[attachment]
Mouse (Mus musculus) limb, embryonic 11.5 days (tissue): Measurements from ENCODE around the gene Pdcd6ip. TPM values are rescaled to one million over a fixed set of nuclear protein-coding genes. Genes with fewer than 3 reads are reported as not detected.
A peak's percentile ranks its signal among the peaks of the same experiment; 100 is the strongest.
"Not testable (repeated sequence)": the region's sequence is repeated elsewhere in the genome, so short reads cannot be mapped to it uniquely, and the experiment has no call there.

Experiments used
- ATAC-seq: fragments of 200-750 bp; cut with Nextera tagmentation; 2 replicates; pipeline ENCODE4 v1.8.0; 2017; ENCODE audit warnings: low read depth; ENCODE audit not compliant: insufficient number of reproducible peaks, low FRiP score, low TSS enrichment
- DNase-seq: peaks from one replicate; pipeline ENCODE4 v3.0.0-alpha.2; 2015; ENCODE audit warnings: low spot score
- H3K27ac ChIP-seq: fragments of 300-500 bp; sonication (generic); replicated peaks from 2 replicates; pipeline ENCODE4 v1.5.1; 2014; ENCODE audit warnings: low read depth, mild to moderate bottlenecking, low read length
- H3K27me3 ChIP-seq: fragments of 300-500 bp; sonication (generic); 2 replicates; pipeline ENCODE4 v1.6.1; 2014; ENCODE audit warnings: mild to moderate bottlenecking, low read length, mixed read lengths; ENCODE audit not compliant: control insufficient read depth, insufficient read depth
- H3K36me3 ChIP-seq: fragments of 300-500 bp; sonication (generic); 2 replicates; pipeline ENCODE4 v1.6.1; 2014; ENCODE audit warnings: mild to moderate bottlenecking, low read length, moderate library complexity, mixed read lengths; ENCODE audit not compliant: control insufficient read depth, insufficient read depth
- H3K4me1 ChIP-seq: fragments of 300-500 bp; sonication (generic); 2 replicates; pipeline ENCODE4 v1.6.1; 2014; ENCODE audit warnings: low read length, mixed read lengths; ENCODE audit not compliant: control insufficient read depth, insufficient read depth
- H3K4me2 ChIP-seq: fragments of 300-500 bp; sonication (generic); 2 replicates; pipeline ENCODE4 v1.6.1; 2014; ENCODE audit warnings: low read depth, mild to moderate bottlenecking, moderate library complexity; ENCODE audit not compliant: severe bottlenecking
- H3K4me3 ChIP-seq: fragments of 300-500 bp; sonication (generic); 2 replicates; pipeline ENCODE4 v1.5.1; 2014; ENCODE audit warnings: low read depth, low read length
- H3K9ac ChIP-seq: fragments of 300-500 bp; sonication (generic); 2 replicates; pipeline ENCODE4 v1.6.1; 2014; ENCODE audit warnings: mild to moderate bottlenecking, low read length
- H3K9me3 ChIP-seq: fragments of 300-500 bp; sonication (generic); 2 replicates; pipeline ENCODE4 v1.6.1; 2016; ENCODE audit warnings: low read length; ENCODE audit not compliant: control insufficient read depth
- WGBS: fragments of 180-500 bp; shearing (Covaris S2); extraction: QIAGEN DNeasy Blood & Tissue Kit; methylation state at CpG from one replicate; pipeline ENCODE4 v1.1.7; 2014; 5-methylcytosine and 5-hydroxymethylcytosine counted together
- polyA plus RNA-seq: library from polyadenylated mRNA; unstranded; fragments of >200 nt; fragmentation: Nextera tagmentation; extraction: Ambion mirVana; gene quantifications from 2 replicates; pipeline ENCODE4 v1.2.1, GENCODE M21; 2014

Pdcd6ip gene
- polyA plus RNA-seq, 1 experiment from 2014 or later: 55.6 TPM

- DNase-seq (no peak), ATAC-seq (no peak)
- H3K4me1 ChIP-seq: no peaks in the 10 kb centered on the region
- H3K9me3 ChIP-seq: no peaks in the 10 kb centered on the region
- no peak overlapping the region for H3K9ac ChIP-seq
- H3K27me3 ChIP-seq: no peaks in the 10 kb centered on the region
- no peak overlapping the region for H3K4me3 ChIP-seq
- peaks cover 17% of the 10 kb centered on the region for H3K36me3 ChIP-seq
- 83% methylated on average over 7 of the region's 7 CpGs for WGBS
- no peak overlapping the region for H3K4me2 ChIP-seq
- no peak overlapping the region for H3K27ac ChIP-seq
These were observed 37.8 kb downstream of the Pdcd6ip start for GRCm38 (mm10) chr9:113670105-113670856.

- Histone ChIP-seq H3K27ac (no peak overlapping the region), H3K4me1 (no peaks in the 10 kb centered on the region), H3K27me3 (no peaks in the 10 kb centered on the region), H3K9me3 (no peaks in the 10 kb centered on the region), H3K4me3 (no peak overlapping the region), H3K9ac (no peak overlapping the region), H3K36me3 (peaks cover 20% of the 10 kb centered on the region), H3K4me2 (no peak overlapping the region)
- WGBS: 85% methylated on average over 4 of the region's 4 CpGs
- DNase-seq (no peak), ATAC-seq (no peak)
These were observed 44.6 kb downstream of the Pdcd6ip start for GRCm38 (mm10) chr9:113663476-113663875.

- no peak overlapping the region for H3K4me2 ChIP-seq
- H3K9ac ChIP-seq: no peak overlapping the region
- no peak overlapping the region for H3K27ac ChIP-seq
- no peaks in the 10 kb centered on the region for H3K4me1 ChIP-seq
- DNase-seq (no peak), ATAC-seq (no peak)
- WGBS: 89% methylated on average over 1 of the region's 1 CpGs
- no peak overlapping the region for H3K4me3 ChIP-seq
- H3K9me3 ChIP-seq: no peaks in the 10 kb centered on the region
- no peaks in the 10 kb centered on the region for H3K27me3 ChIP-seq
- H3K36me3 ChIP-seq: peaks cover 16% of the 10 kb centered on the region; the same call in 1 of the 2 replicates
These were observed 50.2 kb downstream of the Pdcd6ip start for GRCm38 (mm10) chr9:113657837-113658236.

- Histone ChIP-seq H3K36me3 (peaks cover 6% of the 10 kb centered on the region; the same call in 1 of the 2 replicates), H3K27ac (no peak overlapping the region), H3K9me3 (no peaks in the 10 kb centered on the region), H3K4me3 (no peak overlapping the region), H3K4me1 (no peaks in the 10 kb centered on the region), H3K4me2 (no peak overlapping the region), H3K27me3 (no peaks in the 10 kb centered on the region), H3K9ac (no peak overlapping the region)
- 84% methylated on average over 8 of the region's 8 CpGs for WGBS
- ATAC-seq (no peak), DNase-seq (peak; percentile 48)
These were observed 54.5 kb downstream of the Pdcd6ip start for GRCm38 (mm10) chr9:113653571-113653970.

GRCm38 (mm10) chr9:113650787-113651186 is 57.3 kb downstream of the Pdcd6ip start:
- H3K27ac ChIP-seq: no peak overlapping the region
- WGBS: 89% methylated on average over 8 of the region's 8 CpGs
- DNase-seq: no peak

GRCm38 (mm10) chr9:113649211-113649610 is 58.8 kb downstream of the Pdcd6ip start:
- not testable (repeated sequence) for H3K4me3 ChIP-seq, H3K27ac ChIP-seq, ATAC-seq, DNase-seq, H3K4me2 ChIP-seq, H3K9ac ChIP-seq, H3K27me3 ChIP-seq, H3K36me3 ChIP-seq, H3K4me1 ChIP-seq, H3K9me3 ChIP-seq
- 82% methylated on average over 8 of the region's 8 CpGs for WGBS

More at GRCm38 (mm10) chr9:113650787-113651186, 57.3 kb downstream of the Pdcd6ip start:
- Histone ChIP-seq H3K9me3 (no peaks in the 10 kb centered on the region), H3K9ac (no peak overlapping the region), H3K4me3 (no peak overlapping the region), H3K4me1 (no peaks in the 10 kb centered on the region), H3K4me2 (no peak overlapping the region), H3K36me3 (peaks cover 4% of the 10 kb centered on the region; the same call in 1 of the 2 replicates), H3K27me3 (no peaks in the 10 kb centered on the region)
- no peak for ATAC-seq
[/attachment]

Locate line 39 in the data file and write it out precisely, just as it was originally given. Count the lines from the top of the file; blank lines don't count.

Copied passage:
- WGBS: 89% methylated on average over 1 of the region's 1 CpGs